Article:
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Android Day 5: Keyboard, Multiplayer / Networking

After a weekend of recouping from last week’s barrage of code .. I’m back!

Step 1 – Displaying the Software Keyboard:

Okay, the keyboard took forever to figure out. In fact half of Day 4 was burned on this one. I’m not going to go into the horrifying details, but here’s the best hack I could come up with to show and hide the android keyboard on demand. I’ll leave the JNI integration as an exercise to the reader. (I also have included the event handler, this is pretty straightforward, but clearly demonstrates the obtuseness of Java APIs. In python, this would certainly be simpler 😉 Anyway, this code can be pasted into your main Activity where “app” is a static reference to your Activity object.

    boolean _keyboard_state = false;
    public void toggle_keyboard() {
        InputMethodManager mgr = (InputMethodManager)app.getSystemService(Context.INPUT_METHOD_SERVICE);
        app._keyboard_state = !app._keyboard_state;

    // JNI used to call this from C/C++
    public static void show_keyboard() {
        if (!app._keyboard_state) { app.toggle_keyboard(); }

    // JNI used to call this from C/C++
    public static void hide_keyboard() {
        if (app._keyboard_state) { app.toggle_keyboard(); }

    public boolean onKeyDown(int keycode, KeyEvent e) {
        // native call to send Event to C/C++ code
        return true;

And now we’re onto ..

Step 2 – Debugging Multiplayer:

Testing multiplayer. Well, it appears we might be entering some trouble. First of all, it seems I have to enable permission for my app to access the internet. I add this into my AndroidManifest.xml:

    <ses-permission android:name="android.permission.INTERNET" />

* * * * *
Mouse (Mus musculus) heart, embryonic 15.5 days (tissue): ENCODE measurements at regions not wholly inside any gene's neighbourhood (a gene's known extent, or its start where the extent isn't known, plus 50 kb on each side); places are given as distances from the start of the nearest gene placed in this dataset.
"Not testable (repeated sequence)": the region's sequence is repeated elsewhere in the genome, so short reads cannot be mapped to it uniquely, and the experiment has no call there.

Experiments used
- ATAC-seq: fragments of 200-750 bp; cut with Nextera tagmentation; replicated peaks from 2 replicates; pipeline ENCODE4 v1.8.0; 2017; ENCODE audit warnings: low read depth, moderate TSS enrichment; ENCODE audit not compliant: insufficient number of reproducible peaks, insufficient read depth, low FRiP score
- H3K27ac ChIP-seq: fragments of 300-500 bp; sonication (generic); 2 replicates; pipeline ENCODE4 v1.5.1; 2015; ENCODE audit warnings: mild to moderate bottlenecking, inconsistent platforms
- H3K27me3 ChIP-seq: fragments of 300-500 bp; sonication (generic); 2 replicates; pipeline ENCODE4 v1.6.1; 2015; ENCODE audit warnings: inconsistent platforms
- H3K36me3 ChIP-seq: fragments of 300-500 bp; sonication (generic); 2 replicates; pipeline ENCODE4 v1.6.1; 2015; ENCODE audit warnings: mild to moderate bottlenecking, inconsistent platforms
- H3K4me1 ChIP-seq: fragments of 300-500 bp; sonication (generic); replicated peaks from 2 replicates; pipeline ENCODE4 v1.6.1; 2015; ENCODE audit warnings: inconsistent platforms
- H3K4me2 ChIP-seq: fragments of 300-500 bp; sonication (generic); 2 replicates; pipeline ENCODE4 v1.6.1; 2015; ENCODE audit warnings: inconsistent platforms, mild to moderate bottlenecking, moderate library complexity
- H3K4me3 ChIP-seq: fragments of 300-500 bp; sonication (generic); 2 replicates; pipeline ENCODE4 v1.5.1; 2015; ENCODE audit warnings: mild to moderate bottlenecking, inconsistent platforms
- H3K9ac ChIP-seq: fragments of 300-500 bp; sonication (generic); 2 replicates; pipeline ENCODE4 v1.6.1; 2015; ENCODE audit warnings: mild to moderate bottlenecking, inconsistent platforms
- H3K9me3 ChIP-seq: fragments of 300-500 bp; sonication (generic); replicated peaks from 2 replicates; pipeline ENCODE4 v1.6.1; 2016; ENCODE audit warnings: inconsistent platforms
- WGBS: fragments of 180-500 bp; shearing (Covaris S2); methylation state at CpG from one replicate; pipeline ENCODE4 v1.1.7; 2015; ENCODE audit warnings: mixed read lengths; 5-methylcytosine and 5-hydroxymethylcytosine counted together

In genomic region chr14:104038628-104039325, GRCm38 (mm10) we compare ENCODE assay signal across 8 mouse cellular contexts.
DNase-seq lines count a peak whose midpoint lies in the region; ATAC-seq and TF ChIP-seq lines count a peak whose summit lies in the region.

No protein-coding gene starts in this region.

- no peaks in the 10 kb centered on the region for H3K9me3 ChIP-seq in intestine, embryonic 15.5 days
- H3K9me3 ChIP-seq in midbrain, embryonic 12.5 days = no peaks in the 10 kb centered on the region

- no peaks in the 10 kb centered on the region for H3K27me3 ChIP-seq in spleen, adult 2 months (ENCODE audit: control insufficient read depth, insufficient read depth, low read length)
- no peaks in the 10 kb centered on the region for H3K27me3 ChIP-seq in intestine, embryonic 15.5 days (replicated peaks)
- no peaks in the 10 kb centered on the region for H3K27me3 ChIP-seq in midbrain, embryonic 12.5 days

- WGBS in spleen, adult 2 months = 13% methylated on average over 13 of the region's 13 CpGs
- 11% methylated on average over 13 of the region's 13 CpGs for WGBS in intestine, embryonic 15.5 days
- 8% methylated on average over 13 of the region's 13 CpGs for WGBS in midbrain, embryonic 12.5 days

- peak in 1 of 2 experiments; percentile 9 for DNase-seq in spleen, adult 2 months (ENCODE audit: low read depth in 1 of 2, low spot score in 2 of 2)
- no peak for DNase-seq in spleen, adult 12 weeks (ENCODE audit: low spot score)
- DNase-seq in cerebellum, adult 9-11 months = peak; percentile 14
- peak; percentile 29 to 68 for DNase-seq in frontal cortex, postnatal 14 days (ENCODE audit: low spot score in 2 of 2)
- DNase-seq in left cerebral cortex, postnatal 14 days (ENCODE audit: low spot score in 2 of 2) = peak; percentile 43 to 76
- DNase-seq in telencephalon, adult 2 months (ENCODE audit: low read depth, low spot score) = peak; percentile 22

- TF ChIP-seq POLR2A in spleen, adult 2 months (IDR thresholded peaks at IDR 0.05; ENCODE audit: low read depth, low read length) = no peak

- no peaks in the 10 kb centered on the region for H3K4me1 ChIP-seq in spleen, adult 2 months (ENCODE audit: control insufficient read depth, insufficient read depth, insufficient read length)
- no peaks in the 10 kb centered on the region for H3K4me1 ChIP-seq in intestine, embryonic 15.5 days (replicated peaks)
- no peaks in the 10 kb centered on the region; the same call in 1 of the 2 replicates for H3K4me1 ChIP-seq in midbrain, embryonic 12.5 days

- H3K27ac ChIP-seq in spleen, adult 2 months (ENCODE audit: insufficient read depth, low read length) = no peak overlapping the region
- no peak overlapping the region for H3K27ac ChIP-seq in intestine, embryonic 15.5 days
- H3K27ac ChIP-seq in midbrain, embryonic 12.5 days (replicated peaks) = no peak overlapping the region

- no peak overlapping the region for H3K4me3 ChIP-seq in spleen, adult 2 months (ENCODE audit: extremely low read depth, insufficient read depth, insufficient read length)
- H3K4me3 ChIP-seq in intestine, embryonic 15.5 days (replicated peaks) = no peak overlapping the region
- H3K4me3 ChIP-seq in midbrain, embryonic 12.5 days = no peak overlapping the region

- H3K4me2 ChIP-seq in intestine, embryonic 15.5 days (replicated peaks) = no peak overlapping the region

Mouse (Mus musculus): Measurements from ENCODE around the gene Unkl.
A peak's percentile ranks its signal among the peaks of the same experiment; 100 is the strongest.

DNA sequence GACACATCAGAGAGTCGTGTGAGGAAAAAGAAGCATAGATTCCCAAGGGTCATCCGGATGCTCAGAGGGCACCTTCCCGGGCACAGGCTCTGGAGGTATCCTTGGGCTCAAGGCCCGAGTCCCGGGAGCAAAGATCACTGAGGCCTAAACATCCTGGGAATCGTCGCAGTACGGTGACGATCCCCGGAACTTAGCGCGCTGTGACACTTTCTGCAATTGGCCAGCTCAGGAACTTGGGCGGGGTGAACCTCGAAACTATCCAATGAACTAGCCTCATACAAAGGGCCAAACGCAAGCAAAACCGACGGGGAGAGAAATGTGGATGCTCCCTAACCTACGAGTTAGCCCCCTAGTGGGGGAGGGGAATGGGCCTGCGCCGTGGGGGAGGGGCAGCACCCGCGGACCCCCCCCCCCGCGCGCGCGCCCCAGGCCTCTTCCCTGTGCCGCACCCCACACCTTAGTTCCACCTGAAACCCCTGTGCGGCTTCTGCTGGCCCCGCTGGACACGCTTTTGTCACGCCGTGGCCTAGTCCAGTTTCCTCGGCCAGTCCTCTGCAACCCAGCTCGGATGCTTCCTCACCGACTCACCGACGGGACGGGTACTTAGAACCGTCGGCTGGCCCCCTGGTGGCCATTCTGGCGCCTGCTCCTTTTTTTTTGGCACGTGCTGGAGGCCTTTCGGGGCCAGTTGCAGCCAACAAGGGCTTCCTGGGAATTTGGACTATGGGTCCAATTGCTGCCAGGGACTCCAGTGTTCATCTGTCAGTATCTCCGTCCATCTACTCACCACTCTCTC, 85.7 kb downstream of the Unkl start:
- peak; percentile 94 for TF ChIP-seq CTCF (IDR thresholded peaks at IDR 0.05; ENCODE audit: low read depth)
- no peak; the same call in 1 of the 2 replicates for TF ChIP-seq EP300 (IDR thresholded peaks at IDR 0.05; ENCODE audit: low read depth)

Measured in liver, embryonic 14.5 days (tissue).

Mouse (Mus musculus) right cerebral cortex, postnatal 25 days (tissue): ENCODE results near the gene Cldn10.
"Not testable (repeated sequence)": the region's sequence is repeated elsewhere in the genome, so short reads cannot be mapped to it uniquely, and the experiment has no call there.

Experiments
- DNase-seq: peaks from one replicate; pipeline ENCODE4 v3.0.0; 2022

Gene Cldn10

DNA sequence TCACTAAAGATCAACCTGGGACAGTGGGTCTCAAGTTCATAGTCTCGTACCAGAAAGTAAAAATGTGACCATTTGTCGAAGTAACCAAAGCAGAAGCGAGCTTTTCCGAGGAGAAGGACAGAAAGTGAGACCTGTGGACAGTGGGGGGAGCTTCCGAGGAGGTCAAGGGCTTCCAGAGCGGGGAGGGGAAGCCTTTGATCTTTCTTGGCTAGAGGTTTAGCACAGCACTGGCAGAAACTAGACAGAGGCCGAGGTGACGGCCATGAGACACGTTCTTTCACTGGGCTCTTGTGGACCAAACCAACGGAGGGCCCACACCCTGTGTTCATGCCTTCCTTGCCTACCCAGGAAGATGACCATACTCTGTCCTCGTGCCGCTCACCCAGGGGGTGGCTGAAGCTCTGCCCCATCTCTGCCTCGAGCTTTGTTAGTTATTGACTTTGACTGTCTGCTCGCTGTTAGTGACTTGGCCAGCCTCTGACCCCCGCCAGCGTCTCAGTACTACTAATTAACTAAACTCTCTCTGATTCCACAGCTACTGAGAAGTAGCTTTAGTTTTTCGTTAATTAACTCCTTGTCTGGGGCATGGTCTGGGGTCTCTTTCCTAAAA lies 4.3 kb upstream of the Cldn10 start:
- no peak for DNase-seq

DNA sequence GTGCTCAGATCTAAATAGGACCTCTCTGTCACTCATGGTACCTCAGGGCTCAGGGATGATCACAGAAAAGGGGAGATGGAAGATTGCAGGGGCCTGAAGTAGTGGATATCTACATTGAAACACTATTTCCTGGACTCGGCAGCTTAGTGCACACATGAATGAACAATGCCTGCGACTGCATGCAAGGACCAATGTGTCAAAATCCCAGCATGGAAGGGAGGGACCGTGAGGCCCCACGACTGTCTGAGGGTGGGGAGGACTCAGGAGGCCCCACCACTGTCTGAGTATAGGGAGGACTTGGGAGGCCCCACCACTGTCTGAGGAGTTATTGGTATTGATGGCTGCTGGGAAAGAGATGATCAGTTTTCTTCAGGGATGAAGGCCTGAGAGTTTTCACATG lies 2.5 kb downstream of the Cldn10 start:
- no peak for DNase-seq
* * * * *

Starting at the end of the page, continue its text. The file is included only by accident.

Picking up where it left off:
This seemed to get it to do something, but usually that something is SIGSEGV. Time to fire up GDB. Earlier I covered basic debugging, but not how to use GDB with the Android. Basically, in the NDK, you’ll want to read “docs/NDK-GDB.TXT” .. Unfortunately this seems to crash the event loop in Java somehow everytime. So it isn’t doing me any good.

– When I first start gdb it gives me: “0xafd0eb68 in ?? ()” which blocks all event handling.
– I tell it to “continue” which seems to get things going again.
– But when it hits the MP code that crashes, it says

Child terminated with signal = b 

Program terminated with signal SIGSEGV, Segmentation fault.
The program no longer exists.
Child terminated with signal = 0xb (SIGSEGV)
GDBserver exiting
(gdb) backtrace
No stack.

So my attempt at getting a backtrace is futile. Huh. This made me think maybe I’m coming into some kind of multi-threading issue. (While the events were blocked, the logic loop and graphics continued, indicating some two separate threads.) ndk-gdb does not support multi-threaded apps. The Galcon code is also single threaded, so it can’t cope with multi-threaded stuff either. I went to all my native methods and added the synchronized keyword:

 public synchronized native void event(....);

This cleared up some of my crashes.  However, when joining a server I get a SIGBUS, which I’m not entirely sure what it is, but it sounds like a SIGSEG except worse.

This could be an alignment error. I’ll download enet 1.2.2 as it includes a changelog item: “now uses packed attribute for protocol structures on platforms with strange alignment rules” .. IIRC, I fixed that in my local copy of Enet to get it working on the iPad, but I’ll check this version out. And thanks to the general awesomeness of ENet the packing bug is fixed, so now I’ve got full-mulitplayer working. Embarrassingly enough I got noob-stomped pretty bad.

One Response to “Android Day 5: Keyboard, Multiplayer / Networking”

  1. Manuel Says:

    I hope everything will go right on this port, I would like to kick some iPhone ass against my co-workers 😀